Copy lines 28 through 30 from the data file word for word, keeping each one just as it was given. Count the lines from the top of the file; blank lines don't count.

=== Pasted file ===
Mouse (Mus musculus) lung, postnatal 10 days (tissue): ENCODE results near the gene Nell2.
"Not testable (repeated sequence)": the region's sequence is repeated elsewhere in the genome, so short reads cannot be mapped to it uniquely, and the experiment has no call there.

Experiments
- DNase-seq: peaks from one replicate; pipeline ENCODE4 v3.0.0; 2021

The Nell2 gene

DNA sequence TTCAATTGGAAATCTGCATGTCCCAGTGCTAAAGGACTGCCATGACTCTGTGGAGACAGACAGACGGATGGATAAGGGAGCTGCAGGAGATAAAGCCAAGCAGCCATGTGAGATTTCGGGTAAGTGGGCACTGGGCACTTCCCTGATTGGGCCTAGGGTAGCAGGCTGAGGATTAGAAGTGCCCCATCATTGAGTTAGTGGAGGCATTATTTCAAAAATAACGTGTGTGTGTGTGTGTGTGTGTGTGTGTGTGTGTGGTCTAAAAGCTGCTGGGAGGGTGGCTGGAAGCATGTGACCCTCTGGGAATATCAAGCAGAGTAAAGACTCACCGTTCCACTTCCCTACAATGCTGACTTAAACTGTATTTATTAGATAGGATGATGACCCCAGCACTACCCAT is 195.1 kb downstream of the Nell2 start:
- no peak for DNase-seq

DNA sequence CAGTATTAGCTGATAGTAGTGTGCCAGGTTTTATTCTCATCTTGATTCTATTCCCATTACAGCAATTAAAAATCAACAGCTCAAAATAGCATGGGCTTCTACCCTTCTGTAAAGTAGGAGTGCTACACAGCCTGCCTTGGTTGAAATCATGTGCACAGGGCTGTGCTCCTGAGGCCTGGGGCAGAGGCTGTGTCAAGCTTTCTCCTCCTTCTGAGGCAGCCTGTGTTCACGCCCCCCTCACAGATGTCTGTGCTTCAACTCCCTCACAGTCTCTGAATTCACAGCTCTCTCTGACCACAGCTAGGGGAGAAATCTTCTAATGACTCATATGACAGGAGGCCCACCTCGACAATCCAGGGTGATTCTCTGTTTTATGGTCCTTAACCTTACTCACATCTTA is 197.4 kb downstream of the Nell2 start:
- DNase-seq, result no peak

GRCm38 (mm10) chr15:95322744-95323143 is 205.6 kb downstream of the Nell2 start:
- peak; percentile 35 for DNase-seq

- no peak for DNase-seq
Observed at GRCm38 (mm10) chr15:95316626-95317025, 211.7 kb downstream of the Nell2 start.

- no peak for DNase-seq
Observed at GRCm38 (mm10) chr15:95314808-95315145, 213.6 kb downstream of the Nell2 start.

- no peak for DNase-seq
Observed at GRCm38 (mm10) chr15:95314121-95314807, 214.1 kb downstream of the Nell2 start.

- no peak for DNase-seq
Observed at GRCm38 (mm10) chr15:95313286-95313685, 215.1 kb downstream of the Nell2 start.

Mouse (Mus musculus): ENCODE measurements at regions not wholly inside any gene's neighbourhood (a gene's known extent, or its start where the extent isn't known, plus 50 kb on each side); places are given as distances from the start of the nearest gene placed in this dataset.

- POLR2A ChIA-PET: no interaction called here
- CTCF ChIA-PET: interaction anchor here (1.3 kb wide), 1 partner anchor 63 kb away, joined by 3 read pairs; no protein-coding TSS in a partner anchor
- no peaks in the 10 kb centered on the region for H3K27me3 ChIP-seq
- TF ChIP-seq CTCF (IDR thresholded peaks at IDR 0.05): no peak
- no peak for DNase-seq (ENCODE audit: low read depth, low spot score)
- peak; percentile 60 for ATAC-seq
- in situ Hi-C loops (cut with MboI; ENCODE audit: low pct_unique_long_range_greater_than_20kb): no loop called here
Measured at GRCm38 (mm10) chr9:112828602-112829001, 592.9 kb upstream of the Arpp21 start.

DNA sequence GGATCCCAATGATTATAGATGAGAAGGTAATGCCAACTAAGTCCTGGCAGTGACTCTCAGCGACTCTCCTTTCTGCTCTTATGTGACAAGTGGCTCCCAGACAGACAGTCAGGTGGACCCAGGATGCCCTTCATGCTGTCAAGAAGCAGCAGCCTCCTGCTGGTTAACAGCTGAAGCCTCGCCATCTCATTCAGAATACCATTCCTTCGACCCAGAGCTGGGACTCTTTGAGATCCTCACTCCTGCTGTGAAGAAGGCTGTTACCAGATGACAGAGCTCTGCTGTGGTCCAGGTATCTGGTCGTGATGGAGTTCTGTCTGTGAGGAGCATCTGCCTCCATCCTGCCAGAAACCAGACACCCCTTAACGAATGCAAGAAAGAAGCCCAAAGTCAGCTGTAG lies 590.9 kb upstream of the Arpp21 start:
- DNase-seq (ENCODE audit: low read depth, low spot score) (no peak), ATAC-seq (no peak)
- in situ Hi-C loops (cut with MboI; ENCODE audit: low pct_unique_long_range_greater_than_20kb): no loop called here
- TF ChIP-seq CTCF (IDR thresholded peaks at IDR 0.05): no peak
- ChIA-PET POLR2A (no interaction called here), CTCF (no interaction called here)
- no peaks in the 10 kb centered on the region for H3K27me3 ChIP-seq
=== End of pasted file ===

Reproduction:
Measured at GRCm38 (mm10) chr9:112828602-112829001, 592.9 kb upstream of the Arpp21 start.

DNA sequence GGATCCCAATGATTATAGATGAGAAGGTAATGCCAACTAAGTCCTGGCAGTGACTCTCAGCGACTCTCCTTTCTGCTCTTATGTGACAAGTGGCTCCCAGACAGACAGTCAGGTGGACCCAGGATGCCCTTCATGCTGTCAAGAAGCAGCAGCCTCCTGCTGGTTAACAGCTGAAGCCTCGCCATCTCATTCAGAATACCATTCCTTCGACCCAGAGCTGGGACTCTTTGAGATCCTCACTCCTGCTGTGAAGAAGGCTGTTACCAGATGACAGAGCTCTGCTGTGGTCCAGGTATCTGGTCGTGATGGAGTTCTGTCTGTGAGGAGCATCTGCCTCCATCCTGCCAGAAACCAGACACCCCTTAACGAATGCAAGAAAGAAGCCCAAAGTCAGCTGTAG lies 590.9 kb upstream of the Arpp21 start:
- DNase-seq (ENCODE audit: low read depth, low spot score) (no peak), ATAC-seq (no peak)